An article worth reading…

Walter Williams posits an interesting point in his article in Townhall…

One of the unavoidable tragedies of youth is the temptation to think that what is seen today has always been. Nowhere is this more noticeable than in our responses to the recent Parkland, Florida, massacre. Part of the responses to those murders are calls to raise the age to purchase a gun and to have more thorough background checks — in a word, to make gun purchases more difficult. That’s a vision that sees easy gun availability as the problem; thus, the solution is to reduce that availability.

The full article is HERE.

One other point I would make is that if our parents/grandparents could come back, they would be amazed and horrified at the restrictions on gun sales…

This ad is from a 1950s Sears Catalog! They were still selling guns in their catalog into the 1970s!!!

And this one is from Boy’s Life (Boy Scout’s Magazine in the 1960s).

As teenaged Boy Scout camp counsellors in the 1960s, we were allowed to handle both BB guns and .22 rifles. We also taught safety classes to the campers, and took them to the range at the camps. And of course, ‘we’ had to make sure all the rifles worked… 😀

So no… What is happening ‘today’ is not the norm, if you’re an adult. Even less so, if you’re an older adult… Sigh…


An article worth reading… — 18 Comments

  1. When I was an Explorer in Hawaii, our post was sponsored by the Sub Base. The Base Commander also sponsored our rifle team and we would go to a WW II bunker on the base to shoot. I earned a lot of NRA badges there thanks to Captain Purington.

  2. My Daisy air rifle had peep sights. I’ve been in love with them ever since.

  3. I roamed the neighborhood with a Crossman pump at 10 years old. I was fondling 98 Mausers and a variety of other guns on the gun rack at the local White’s auto and Western Auto in my home town well into the late 70’s. They were not located behind the counter but on a wall nowhere near the register and counter. Just racked and unlocked.

    As to easy availability of rifles and handguns? Not many remember now but anyone of them could be bought by mail order with not as much as a verification up until 1968. Also Colt sold the AR-15 to the public starting in 1964 and prior to the GCA of 1968 had sold from 17 to 20 thousand of them.

    Availability is the problem? Hogwash

  4. We don’t have an “easy firearm availability” problem. We have a morality problem: any mention of God has been mandated out of school & mostly out of the public arena in many places. Parents allow TV, and now iThings to raise their children. Personal responsibility is such an old-fashioned topic, don’tcha know?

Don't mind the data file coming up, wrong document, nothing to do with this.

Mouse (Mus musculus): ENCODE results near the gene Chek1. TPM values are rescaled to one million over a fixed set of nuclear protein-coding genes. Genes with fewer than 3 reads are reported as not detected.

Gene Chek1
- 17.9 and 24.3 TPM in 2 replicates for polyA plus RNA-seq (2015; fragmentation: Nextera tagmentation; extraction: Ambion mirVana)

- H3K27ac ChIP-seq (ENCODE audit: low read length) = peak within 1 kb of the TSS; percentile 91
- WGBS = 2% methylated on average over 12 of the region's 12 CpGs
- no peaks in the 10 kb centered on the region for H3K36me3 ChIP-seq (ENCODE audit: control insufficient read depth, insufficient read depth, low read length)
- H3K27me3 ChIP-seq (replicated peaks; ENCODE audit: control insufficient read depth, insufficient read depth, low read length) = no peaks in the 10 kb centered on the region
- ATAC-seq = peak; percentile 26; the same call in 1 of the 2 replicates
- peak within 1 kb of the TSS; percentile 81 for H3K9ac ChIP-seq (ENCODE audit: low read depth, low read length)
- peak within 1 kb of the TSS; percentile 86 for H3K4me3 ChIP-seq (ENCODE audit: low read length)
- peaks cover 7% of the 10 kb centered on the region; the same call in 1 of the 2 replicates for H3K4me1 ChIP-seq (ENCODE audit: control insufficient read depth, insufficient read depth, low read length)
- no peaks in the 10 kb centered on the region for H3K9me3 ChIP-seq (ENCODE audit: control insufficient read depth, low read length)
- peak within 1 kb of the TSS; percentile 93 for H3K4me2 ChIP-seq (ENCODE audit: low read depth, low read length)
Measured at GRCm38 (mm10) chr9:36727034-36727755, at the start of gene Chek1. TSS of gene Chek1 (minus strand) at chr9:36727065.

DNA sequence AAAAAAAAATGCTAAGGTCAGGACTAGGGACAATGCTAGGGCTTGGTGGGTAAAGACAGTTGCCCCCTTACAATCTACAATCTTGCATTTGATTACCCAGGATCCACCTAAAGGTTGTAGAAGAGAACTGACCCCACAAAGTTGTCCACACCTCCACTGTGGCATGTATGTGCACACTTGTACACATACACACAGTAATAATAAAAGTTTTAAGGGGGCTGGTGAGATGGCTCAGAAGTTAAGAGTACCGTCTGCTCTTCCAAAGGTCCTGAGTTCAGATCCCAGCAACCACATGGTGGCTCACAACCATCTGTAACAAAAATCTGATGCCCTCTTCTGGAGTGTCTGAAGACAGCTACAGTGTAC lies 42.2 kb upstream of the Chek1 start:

• Thank you for bringing that up, Rev!

      Our parents would be appalled at what passes for “education” these days….

  5. Personal selfishness is the motivator, IMO. People are frightened by firearms, loath them, and are convinced their “feelings” are paramount. Anything that makes them anxious should be banned.

    Where I went to high school (Class of 1961) there were always unlocked pickups with firearm racks, and rifles, parked outside the school. Some alumni from that era are among the vehement anti gun crowd. They know better but ignore facts because, “guns have always scared me”.

  6. Indeed.

    Here is some more ‘blast from the past’.

    Check out July of 1959 for ‘Mr. Dillon’.

    Info on ‘J. C. Higgins’.

    The J.C. Higgins Model 50 was a bolt action rifle with a commercial FN Mauser action and a chrome lined barrel from High Standard. It was chambered in 270 and 30-06. It was referred to as “The Cadillac rifle with a dime store pedigree”, and was every bit the equal of the Winchester Model 70.

  7. All- Thanks for the comments. I think we’re all of the ‘older’ generation… And the new generations don’t want to listen to us. Sigh…

    Posted from my iPhone.

    • At least some of us are in that generation between the Boomers and the Millennials of Doom.

  8. Hey Old NFO;

    There are times the good old days were really good, if you know what I mean. We have advances in medicine and technology since then, but we also have lost things also like our freedom and our place in the world.

  9. Boy Scouts & .22 rifles go together like peanut butter & jelly. Scout camp was where I first learned the value of a sling and peep sights, now known as aperture sights or with the Annie shooting crowd as iron sights.
    They taught me to shoot nice little groups at 50 feet. Still shoot .22s but the ammo is more expensive and I can’t use iron sights any more. Still use a sling and shoot nice tiny groups at 50 meters.
    Damn! That was 60 years ago, time flys.

  10. Some of my best childhood memories consist of dad and I taking a walk in the woods to go “hunting”. He would carry that 16 gauge (with deer slugs) and I would tote a little .22 pump which has now been lost. We would get to a clearing and then do a little shooting. It was a great way to spend a sunny fall day in NH.

  11. I suspect there is some chicken and egg. Guns are not everyday tools, and so people don’t learn how to use them and respect them. So they fear them, and demand that they be removed. Which means they are rarer among the law abiding. So if criminals have visible guns, and ordinary people don’t they must be scary and dangerous, and…

    But these are the same people who put a minimum age of 18 on chainsaws and power tools, for flip’s sake.

    Now get off my lawn.

  12. TOS- Okay, you’re a ‘young’ one… 😀

    Bob- Agreed!

    Roger- Yep, I can still ‘kinda’ see that front post… sigh

    PE- Always! And you were getting safety training without even realizing it!

    TxRed- Good point! And the majority of those people are urban dwellers… sigh… They don’t HAVE a lawn!